It's a dream that has been a lifetime in the making for this UC San Diego alumni; on Wednesday, now NASA astronaut Jessica Meir embarked on her first launch into space to start a six-month mission at the International Space Station.
When Meir was five years old, she was asked to draw what she wanted to be when she grew up. The drawing, she recalls, was a photo of an astronaut on the moon with an American Flag behind her.
Nine minutes after the launch from Kazakhstan on Wednesday, it was the closest Meir has come yet to bringing that image to life -- she had entered space for the first time.
Meir and two others, Russia's Oleg Skripochka and the United Arab Emirates' Hazzaa Ali Almansoori, will spend six hours in the Soyuz MS-15 spacecraft before arriving at the ISS.
As the rocket launched, Meir's friends, family and colleagues cheered her on from UCSD's Scripps Institution of Oceanography, where she studied diving physiology.
A beaming PhD advisor, Paul Ponganis, described how proud he was to see his student fulfill her dream.
"From the very start when she interviewed with me, we knew that she possibly would become an astronaut; that was one of the primary goals of her life," Ponganis said.
"For me, all my students are sort of academic children and she is essentially my academic daughter. And, to me, I'm proud as ever that she is able to do this," he added.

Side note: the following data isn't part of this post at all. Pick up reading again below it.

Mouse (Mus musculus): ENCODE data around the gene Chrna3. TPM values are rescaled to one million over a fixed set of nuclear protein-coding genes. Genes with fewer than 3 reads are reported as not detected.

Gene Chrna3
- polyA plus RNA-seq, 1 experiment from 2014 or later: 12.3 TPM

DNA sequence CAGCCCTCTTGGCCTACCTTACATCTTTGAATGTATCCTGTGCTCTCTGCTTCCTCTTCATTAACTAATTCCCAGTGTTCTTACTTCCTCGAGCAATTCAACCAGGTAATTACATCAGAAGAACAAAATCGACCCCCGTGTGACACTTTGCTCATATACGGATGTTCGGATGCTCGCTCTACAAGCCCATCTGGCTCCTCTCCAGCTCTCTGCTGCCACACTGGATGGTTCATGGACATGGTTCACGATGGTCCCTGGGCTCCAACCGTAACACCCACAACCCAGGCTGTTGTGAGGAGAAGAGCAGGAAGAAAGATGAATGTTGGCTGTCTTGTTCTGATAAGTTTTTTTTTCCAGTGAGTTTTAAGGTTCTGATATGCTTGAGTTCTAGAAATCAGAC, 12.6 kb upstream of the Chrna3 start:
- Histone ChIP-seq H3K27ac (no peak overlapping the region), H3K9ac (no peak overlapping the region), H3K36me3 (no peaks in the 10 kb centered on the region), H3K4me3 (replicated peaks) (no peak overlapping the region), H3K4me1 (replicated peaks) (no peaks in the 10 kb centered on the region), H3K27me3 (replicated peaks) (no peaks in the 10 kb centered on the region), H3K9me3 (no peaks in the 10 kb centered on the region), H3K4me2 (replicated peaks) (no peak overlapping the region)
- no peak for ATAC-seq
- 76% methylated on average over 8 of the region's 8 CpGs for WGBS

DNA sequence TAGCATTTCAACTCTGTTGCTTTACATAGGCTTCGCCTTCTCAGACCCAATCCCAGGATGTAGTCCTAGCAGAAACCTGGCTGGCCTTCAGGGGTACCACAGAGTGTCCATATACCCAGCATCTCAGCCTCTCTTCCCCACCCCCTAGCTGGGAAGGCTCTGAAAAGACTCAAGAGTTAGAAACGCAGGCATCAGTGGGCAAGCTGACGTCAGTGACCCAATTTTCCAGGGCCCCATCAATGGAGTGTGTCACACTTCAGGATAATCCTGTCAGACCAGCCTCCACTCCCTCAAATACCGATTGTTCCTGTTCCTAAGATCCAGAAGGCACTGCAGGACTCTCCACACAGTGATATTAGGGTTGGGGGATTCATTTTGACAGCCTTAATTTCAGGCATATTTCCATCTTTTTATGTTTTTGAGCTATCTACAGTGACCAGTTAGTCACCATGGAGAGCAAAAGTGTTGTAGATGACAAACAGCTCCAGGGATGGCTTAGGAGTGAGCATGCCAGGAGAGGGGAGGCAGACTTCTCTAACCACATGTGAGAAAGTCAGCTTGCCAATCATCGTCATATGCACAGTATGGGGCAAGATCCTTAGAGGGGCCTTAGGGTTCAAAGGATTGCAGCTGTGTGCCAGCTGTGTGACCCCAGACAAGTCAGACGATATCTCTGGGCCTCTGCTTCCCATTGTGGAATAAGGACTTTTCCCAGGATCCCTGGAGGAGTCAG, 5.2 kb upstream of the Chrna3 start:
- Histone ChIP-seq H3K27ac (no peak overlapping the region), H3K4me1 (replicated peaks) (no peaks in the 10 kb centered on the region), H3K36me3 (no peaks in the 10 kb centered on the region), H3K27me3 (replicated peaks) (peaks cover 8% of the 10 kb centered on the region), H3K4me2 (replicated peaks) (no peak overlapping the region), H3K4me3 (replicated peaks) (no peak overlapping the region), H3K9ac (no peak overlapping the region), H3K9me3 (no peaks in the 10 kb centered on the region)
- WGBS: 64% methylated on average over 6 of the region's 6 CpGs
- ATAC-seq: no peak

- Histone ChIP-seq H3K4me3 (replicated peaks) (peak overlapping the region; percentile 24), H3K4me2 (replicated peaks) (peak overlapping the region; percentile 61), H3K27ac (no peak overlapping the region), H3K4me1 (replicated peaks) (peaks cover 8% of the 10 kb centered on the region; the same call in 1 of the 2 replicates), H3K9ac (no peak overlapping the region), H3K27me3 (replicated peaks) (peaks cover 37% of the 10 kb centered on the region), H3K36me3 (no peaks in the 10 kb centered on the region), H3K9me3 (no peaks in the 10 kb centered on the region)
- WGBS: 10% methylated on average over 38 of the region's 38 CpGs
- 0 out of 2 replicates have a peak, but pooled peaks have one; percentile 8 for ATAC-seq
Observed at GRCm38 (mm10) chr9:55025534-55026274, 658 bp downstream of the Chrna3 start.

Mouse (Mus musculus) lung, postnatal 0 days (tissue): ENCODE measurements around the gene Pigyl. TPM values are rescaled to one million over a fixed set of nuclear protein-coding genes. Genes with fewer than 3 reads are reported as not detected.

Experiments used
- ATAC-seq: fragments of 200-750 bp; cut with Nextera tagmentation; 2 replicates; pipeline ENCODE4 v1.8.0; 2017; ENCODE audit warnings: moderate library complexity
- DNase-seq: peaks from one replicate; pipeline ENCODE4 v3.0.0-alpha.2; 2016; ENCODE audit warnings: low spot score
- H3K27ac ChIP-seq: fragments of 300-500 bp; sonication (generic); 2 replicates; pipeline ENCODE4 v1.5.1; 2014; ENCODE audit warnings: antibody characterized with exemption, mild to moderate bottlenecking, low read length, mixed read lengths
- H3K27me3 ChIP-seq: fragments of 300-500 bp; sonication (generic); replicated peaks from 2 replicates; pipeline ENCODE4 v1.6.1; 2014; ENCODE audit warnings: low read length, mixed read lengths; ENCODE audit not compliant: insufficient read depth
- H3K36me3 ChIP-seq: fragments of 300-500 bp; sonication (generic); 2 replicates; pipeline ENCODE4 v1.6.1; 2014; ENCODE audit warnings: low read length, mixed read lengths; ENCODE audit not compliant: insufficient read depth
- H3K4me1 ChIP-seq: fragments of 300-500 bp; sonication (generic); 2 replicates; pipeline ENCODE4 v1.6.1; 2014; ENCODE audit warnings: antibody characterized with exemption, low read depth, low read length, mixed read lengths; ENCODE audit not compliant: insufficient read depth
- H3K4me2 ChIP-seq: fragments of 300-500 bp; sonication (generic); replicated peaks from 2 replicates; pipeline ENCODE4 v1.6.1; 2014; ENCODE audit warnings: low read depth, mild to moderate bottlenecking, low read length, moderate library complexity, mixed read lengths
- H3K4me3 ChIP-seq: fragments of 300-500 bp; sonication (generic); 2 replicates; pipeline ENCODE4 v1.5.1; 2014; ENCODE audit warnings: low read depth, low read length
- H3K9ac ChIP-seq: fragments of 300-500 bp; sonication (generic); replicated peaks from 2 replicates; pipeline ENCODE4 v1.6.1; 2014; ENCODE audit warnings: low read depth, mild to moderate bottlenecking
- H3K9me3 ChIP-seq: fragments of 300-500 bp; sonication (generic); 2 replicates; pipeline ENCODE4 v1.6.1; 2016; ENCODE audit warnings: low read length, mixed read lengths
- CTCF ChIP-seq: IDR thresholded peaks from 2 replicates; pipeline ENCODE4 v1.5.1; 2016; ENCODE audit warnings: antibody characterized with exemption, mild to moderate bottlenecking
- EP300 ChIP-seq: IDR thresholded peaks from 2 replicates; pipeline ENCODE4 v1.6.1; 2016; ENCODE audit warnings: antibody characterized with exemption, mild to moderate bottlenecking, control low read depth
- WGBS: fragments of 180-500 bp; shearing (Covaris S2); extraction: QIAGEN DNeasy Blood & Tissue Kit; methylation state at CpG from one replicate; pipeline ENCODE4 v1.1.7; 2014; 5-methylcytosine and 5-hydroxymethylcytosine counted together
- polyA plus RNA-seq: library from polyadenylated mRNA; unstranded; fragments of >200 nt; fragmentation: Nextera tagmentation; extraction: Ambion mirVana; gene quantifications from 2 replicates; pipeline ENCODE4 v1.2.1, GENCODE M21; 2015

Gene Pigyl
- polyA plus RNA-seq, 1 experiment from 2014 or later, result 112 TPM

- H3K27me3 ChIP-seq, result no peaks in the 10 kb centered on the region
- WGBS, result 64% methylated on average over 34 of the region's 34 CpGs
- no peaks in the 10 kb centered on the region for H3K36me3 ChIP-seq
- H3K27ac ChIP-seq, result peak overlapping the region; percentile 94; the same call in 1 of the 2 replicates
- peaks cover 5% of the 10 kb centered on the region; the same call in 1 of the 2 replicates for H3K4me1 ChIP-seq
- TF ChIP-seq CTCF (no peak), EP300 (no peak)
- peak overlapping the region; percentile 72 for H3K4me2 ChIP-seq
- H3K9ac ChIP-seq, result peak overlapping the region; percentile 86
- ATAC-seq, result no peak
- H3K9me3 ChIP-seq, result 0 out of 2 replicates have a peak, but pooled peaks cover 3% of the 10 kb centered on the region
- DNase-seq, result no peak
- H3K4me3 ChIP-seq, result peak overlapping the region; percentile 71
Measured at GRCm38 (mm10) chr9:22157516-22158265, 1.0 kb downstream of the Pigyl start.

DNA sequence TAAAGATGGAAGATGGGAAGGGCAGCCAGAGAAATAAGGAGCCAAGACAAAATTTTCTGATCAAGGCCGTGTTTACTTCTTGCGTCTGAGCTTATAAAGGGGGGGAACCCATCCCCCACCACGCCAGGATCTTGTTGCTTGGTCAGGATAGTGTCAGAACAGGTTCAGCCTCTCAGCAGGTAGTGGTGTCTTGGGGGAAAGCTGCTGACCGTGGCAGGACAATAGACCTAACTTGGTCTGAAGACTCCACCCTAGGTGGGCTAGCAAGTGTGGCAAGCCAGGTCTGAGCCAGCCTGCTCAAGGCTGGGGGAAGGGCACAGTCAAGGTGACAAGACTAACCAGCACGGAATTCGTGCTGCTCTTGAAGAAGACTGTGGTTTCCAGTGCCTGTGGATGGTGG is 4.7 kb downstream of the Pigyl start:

By 7:06 a.m., just minutes after launch, the rocket was traveling 13,500 miles per hour towards it's destination, the Zvezda service module, which will connect them via a hatch to the ISS where they will join six other astronauts.
The team will be conducting experiments in biology, biotechnology, physical science and Earth science inside a microgravity laboratory. There, Meir will use her biology lessons from the Scripps Institution of Oceanography.
Before receiving her doctorate in marine biology at UCSD, Meir studied biology at Duke University and studied at the International Space University in France. She worked for three years at NASA's Johnson Space Center to research how humans' physiology changes in space.
For the first time, Meir said, she will go from being the one doing the studying of others to the one being studied.
To track Meir's journey, visit her NASA page here.